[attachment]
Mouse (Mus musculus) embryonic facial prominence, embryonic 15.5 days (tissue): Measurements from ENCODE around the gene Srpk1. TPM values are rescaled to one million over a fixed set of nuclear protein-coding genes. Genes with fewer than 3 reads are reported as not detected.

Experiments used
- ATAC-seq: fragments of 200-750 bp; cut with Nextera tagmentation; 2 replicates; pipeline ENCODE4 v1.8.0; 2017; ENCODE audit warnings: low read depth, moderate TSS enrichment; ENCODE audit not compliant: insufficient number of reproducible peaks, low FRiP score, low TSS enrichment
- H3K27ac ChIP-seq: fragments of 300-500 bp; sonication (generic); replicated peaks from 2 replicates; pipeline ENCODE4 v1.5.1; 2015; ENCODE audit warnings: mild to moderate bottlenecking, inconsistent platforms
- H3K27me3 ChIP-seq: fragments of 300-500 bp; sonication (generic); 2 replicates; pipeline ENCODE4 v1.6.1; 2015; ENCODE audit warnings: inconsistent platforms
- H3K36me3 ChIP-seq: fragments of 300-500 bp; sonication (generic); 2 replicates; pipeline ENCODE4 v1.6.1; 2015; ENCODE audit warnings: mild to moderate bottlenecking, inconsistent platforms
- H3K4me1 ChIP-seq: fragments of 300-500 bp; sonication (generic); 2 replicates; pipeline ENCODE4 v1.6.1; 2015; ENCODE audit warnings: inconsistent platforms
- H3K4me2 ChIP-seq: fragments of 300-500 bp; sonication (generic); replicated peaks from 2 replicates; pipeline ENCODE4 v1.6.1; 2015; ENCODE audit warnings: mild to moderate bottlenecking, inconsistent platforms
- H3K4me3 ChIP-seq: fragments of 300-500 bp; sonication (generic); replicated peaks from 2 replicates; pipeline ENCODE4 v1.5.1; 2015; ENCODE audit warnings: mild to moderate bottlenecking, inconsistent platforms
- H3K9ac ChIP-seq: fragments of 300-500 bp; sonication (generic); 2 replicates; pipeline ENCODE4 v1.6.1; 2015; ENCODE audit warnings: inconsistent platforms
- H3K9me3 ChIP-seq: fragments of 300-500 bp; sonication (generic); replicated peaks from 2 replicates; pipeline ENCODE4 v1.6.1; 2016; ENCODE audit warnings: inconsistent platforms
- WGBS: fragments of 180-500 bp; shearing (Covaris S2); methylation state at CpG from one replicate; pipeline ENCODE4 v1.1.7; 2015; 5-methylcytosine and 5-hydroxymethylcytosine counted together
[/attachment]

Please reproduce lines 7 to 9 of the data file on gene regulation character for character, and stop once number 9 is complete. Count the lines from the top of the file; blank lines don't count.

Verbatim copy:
- H3K4me1 ChIP-seq: fragments of 300-500 bp; sonication (generic); 2 replicates; pipeline ENCODE4 v1.6.1; 2015; ENCODE audit warnings: inconsistent platforms
- H3K4me2 ChIP-seq: fragments of 300-500 bp; sonication (generic); replicated peaks from 2 replicates; pipeline ENCODE4 v1.6.1; 2015; ENCODE audit warnings: mild to moderate bottlenecking, inconsistent platforms
- H3K4me3 ChIP-seq: fragments of 300-500 bp; sonication (generic); replicated peaks from 2 replicates; pipeline ENCODE4 v1.5.1; 2015; ENCODE audit warnings: mild to moderate bottlenecking, inconsistent platforms